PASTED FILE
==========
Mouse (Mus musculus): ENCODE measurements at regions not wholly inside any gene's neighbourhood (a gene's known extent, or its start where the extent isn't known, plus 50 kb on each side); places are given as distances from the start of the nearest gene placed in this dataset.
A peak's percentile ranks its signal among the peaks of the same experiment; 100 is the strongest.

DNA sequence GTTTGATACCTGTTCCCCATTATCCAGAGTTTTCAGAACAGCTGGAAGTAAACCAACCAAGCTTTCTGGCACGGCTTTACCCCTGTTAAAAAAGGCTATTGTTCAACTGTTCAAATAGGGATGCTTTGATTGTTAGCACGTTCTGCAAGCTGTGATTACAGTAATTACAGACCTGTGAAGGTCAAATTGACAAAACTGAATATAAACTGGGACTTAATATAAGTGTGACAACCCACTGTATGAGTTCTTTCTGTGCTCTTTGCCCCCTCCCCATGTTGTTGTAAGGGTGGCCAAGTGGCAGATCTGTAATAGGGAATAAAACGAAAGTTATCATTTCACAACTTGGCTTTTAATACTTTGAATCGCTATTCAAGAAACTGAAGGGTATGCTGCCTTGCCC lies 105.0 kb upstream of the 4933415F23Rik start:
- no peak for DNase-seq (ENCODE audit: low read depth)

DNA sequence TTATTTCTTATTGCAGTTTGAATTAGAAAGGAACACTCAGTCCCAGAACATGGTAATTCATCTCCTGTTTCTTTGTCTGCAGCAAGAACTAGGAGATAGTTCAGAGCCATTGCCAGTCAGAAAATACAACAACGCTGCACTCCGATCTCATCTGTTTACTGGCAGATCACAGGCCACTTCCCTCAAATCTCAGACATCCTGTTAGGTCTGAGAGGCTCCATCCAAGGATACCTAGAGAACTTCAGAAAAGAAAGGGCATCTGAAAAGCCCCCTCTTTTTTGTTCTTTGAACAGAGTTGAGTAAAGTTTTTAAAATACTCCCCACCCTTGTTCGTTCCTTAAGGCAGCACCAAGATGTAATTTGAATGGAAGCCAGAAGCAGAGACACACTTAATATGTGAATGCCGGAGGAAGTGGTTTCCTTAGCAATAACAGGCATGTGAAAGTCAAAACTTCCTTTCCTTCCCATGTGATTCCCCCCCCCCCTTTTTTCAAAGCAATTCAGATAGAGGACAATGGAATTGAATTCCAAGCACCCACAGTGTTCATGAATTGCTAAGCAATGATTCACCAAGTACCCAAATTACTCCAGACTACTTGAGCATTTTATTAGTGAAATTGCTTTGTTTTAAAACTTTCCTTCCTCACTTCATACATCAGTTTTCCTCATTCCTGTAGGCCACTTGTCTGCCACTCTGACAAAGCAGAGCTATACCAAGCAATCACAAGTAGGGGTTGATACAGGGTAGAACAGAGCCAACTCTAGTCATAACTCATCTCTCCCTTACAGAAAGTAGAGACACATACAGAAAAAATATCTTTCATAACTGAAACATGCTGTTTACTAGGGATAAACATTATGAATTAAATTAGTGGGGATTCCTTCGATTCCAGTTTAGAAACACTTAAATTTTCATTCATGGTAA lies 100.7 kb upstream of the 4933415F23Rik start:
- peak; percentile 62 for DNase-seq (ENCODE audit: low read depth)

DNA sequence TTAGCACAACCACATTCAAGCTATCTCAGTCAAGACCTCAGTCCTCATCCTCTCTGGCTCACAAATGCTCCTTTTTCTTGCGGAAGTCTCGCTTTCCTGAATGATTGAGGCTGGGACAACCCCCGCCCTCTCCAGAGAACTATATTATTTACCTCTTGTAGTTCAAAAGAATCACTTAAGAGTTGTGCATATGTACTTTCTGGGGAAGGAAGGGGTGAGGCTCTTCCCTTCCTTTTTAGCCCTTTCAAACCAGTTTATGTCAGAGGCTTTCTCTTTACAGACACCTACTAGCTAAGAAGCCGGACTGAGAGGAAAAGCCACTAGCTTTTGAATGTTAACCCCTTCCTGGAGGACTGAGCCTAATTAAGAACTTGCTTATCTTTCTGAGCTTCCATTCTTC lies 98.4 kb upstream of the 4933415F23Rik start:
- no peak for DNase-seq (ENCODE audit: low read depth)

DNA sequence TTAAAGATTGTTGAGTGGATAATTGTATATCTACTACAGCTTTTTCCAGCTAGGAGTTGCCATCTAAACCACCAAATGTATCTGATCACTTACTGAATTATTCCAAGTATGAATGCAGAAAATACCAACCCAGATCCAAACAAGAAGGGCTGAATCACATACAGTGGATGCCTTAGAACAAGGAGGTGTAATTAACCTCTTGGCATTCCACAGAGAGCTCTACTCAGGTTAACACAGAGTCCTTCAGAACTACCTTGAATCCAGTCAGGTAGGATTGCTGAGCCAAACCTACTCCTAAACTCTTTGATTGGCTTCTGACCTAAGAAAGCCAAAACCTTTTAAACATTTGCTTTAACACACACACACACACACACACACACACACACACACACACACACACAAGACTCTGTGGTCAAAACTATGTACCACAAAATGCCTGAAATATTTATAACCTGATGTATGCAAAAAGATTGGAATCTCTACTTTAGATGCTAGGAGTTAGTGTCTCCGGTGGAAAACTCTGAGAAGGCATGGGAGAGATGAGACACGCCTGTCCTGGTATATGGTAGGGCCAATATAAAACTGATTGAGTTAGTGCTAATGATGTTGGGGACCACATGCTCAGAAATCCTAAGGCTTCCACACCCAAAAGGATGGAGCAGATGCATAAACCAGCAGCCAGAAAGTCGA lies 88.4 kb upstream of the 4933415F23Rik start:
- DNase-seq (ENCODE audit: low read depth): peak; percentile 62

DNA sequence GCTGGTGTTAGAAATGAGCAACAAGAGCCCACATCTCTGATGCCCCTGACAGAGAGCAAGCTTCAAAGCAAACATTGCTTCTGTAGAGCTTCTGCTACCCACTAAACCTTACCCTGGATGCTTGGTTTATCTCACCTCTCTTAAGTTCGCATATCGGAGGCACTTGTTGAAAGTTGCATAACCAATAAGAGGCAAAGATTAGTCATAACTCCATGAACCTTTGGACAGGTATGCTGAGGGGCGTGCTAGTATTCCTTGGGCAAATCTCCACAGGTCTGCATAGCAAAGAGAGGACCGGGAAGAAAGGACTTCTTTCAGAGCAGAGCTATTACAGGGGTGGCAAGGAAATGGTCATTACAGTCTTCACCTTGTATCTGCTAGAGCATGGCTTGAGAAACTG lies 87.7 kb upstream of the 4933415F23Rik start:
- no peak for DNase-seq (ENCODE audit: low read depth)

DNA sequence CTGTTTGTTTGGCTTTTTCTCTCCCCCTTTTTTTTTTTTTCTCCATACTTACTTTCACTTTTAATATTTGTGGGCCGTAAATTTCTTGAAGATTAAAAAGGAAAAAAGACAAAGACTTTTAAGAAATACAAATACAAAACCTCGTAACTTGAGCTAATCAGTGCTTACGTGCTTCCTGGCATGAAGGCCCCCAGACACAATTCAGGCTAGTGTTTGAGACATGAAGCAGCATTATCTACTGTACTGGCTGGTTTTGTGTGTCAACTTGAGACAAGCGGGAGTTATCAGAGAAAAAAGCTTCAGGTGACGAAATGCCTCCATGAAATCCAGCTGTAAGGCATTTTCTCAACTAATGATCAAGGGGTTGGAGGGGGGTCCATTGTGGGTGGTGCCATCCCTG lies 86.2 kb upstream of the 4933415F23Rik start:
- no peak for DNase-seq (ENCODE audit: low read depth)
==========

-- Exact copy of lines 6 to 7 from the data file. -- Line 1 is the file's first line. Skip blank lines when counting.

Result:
- peak; percentile 62 for DNase-seq (ENCODE audit: low read depth)

DNA sequence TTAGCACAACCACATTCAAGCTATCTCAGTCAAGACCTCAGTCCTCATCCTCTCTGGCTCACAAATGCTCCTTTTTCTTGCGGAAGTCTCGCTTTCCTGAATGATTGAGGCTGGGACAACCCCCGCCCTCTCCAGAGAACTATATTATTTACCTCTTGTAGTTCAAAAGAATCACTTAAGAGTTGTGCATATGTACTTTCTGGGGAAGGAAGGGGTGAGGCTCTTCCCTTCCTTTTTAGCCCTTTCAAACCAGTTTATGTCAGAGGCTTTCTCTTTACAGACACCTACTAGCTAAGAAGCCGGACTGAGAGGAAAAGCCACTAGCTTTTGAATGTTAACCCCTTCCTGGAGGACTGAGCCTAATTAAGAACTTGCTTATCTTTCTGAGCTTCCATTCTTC lies 98.4 kb upstream of the 4933415F23Rik start: